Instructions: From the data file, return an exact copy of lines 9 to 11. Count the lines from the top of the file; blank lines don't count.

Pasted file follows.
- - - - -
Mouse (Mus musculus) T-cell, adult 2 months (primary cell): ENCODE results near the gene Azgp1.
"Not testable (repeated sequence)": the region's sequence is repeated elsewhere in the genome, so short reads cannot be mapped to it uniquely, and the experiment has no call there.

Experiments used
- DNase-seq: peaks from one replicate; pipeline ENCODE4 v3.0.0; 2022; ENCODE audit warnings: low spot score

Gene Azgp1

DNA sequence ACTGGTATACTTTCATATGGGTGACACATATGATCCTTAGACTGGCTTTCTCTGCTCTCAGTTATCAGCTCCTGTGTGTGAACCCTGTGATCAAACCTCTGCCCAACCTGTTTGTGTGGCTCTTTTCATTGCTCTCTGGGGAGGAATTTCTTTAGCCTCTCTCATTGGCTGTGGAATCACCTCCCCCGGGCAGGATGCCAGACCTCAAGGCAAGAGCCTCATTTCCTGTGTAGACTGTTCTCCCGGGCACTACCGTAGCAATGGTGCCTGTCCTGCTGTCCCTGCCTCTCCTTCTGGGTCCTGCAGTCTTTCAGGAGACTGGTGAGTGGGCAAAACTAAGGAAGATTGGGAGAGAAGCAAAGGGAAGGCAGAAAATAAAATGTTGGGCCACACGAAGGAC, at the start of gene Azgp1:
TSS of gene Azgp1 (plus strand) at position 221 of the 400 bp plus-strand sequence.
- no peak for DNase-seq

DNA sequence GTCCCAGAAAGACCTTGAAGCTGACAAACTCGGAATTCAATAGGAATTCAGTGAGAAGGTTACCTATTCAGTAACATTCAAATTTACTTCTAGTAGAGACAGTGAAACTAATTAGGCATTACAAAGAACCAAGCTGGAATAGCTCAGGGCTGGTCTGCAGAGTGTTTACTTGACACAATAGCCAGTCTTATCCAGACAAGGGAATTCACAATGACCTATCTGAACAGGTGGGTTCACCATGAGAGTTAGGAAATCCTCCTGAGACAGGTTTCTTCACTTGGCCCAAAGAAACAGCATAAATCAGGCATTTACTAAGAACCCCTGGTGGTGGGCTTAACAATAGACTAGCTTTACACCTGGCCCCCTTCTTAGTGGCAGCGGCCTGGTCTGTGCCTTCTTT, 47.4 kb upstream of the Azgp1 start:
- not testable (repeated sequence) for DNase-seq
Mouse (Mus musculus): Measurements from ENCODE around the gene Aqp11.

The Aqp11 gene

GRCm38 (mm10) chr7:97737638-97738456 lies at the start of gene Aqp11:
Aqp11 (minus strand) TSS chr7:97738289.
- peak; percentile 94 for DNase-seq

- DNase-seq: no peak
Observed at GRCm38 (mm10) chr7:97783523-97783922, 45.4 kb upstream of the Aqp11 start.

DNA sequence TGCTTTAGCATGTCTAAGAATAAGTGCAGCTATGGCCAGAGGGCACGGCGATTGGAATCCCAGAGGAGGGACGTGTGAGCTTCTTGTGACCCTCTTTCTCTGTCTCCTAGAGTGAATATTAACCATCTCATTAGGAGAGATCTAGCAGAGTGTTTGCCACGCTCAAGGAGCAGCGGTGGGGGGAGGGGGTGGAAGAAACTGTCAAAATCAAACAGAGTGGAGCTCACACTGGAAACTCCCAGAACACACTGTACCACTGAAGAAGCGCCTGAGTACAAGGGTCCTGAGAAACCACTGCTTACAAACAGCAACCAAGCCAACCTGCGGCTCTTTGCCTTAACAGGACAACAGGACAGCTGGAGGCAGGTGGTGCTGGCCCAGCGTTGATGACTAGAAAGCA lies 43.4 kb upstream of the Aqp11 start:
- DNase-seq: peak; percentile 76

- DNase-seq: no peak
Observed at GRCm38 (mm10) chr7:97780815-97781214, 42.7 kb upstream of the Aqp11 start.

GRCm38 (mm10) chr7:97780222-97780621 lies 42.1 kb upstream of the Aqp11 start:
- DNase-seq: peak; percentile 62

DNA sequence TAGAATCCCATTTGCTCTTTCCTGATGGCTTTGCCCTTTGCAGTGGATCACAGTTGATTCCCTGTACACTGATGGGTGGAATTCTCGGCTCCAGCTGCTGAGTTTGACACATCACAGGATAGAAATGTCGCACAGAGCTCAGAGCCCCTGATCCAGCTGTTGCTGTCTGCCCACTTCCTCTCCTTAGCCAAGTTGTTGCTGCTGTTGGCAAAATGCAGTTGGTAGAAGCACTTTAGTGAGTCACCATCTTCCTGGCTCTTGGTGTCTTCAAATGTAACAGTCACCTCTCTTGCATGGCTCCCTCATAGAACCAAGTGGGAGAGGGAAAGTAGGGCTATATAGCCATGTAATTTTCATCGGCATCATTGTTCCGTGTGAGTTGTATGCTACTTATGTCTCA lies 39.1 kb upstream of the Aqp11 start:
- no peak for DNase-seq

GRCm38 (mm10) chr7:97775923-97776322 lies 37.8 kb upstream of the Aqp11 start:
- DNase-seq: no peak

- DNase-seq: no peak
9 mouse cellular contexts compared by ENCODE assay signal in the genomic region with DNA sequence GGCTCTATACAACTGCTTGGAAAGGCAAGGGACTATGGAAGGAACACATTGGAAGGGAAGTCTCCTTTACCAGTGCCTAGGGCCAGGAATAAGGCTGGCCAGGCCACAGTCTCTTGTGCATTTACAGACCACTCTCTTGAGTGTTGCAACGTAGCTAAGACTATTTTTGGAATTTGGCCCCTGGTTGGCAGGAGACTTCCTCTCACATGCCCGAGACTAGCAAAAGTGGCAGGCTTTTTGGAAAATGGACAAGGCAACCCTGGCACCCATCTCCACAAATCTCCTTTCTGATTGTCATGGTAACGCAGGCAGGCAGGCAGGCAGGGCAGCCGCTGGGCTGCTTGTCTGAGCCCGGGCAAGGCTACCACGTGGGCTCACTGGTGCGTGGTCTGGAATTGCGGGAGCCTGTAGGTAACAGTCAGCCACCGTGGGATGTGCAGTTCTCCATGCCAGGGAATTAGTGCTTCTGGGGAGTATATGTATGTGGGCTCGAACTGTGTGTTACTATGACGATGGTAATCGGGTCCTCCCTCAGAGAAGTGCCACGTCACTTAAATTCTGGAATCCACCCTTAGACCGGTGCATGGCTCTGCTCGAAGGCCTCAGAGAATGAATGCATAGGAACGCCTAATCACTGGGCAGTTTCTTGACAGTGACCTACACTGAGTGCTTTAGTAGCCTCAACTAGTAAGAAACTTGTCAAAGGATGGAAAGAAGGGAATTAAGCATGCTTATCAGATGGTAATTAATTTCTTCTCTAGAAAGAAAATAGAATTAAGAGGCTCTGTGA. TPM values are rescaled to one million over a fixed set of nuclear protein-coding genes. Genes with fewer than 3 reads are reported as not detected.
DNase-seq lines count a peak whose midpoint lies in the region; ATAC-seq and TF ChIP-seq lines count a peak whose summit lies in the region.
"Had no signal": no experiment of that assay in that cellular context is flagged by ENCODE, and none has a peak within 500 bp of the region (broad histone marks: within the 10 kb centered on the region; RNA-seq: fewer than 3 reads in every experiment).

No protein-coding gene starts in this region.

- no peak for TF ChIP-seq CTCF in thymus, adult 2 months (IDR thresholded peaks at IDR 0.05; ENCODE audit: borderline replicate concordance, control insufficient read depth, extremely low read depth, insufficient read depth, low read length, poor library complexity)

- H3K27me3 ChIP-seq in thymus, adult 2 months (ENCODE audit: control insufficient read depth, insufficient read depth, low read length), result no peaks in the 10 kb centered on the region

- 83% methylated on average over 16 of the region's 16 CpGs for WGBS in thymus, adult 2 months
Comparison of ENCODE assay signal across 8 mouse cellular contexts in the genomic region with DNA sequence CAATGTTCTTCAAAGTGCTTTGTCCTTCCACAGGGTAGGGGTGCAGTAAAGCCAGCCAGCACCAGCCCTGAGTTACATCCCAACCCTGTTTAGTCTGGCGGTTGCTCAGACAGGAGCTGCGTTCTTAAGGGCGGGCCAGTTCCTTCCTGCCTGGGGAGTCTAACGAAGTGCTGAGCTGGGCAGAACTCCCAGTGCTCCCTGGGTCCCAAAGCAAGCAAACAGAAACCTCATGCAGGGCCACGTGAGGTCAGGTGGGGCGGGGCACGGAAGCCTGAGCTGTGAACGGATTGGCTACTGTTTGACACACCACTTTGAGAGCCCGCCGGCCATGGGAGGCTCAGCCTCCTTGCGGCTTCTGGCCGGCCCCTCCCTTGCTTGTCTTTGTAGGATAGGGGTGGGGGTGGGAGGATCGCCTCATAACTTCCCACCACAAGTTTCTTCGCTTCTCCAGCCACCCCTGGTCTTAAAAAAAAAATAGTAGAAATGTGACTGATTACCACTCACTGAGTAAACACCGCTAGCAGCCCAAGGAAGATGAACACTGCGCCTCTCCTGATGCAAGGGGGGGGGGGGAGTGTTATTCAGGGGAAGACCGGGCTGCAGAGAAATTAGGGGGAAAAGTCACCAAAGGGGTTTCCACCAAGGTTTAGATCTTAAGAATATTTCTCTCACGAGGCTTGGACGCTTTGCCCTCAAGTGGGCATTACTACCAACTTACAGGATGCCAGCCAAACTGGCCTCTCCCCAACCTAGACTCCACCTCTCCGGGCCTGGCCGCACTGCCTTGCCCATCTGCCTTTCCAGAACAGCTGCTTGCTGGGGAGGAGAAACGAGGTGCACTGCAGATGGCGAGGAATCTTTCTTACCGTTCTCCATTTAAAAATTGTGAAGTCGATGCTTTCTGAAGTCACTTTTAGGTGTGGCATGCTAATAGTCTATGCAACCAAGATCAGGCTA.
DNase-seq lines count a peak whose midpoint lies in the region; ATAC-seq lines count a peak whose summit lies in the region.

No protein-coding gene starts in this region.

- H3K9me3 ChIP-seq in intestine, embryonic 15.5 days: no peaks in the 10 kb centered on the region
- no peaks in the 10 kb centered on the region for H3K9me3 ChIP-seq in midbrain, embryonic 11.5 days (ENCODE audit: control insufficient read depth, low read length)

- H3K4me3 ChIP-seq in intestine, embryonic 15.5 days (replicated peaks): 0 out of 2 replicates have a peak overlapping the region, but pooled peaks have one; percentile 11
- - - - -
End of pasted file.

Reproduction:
DNA sequence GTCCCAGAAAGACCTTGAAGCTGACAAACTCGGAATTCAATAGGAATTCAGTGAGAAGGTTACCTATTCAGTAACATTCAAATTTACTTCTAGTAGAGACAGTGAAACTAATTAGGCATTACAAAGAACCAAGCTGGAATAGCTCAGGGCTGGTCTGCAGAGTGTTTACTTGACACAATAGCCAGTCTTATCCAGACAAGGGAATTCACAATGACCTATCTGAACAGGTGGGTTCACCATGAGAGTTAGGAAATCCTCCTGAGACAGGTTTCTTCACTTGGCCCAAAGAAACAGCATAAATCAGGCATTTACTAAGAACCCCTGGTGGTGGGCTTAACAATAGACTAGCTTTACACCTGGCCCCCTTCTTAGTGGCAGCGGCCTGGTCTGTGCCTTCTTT, 47.4 kb upstream of the Azgp1 start:
- not testable (repeated sequence) for DNase-seq
Mouse (Mus musculus): Measurements from ENCODE around the gene Aqp11.